60 second overview
Disabled Londoners are more likely to experience poverty and inequality than people who are not disabled. They are less likely to be in work, less likely to have higher qualifications and are more likely to be low paid, even when they do have good qualifications. Poverty is compounded by the higher costs of living with a disability.
London’s Poverty Profile (LPP) finds that 1 in 3 families with a Disabled adult are living in poverty, compared to 1 in 4 families without a Disabled adult. In addition, research by the Equality and Human Rights Commission has found that 18% of Disabled people aged 16-64 are living in food poverty, compared to 7.5% of the population.
The proportion of Disabled people with no qualifications is significantly higher than among the non-disabled population in London. LPP finds that 70% of students with special educational needs (SEN) in London lack Cs or above in their GCSE English and Maths.
A report by the Social Market Foundation, funded by Trust for London, found that while overall employment in London is 85%, the employment rate for Disabled people in London is 46.5%. Around 400,000 Disabled Londoners are unemployed, and in some boroughs, only a quarter of Disabled people are working. People with mental health problems, who make up almost a third of all Disabled people in London, are most likely to be unemployed. Other research estimates that less than 10% of people with learning disabilities in the UK are in paid employment.
We have funded a number of projects to address the issues faced by Disabled People. Most recently, we have launched the Strengthening Voices, Realising Rights Initiative. The Initiative aims to bolster the capacity of Deaf and Disabled people’s organisations (DDPOs) to offer advice and casework so that Deaf and Disabled individuals experiencing poverty and unmet care needs obtain help to lead dignified, good quality lives included in the community. Trust for London and City Bridge Trust are currently funding this initiative.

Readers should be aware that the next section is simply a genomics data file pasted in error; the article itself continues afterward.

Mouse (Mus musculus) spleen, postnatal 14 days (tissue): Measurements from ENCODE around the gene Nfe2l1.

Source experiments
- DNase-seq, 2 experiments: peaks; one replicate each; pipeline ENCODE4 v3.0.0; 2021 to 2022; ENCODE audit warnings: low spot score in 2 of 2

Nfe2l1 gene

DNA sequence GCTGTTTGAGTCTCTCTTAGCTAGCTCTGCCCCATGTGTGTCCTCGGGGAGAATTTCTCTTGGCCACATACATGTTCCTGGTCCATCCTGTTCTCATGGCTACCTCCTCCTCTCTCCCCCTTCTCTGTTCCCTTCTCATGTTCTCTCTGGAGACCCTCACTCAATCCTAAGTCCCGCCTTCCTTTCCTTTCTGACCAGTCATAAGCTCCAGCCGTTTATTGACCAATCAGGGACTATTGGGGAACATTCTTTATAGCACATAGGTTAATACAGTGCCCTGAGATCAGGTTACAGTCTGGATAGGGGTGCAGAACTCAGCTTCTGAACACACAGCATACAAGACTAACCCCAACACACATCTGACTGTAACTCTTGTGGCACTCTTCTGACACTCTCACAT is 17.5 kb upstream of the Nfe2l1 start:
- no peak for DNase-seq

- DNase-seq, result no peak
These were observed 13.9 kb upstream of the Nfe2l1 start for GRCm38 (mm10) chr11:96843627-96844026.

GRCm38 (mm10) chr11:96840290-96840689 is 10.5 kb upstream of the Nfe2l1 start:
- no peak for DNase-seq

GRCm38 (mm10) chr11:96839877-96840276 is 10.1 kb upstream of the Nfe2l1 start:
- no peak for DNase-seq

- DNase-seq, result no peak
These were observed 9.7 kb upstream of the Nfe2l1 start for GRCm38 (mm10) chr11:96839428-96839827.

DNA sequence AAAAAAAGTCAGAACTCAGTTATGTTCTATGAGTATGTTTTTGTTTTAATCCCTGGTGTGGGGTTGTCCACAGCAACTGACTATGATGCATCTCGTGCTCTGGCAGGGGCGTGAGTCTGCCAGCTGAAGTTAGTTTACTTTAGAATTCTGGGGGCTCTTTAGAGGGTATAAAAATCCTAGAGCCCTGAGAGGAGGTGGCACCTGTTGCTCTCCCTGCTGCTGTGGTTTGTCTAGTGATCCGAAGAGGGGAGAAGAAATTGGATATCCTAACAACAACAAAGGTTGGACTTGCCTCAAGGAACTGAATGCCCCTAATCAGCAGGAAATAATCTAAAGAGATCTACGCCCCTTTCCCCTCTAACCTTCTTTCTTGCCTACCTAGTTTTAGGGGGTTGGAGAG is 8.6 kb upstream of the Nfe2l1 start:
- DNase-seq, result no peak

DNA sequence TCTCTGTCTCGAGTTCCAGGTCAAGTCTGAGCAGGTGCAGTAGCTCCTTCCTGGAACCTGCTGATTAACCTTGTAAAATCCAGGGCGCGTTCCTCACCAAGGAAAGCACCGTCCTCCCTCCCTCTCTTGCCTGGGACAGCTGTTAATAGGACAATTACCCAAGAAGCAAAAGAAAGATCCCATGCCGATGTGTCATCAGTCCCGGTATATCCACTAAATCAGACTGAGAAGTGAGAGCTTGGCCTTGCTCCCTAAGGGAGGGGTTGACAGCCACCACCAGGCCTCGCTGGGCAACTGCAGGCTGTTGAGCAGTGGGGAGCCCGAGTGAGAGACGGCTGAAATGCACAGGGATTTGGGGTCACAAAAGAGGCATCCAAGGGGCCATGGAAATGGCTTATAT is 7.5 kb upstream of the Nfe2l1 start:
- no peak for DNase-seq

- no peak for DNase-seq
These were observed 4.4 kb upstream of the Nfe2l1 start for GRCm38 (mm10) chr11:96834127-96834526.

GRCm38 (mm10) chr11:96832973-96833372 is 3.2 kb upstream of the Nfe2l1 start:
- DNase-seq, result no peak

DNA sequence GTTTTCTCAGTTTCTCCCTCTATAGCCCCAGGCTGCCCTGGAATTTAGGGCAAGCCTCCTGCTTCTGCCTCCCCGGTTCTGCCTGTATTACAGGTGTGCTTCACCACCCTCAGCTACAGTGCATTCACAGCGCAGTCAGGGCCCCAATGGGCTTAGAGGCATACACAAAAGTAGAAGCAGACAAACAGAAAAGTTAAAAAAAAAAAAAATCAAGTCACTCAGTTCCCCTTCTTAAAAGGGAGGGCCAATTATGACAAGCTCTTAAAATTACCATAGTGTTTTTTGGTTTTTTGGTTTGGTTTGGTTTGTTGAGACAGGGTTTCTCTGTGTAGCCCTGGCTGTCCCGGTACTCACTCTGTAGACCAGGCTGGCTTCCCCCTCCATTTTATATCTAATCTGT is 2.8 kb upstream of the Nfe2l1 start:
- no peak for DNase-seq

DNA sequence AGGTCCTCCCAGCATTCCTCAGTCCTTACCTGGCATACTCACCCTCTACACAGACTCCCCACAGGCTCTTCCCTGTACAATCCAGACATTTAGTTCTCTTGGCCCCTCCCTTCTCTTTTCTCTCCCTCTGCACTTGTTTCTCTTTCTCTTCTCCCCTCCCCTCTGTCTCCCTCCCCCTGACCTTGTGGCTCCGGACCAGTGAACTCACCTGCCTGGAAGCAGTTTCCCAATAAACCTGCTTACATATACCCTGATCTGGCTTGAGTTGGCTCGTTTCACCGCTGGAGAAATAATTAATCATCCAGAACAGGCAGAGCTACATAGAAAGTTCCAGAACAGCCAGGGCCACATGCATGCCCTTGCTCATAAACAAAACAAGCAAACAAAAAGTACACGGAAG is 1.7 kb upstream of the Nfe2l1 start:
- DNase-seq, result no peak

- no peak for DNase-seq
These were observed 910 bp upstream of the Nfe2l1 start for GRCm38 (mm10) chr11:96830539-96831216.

Trust for London has a long history of funding work in communities to tackle poverty and inequality affecting Deaf and Disabled people as well as publications and research examining the issues facing Disabled Londoners.
You can read more information about our research about Disabled Londoners by looking at London’s Poverty Profile, and at the publications below.
From our Twitter
The new @fawcettsociety Sex & Power Index finds that women are still vastly underrepresented in positions of power. They're calling on the gov to improve the gender #PayGap by requiring companies to publish action plans & introduce reporting by ethnicity http://bit.ly/2tI0gwn23 Jan 2020
If you're a charity that supports women and girls, you have until Fri 24 Jan to apply to @Media_Trust Women's Voices event. Gain free communications advice from media and creative industry pros at this event celebrating International Women’s Day. https://bit.ly/2QRfk3T20 Jan 2020
Why does it cost people on low incomes more to borrow money on credit, or heat their home? @CarlPackman from our grantee @FairByDesign explains the #PovertyPremium on the latest episode of @SmartMoneyPPL ‘Money Bites’ podcast. You can listen here: http://bit.ly/FBDpodcast pic.twitter.com/EHbUsnal6f23 Jan 2020
"In the UK wealth inequality is twice as bad as income inequality"- interesting piece in @Independent from @robertnpalmer , head of @TaxJusticeUK , our grantee who we provide funding towards to campaign on highlighting inequality & championing smarter taxes http://bit.ly/2TPMvGH23 Jan 2020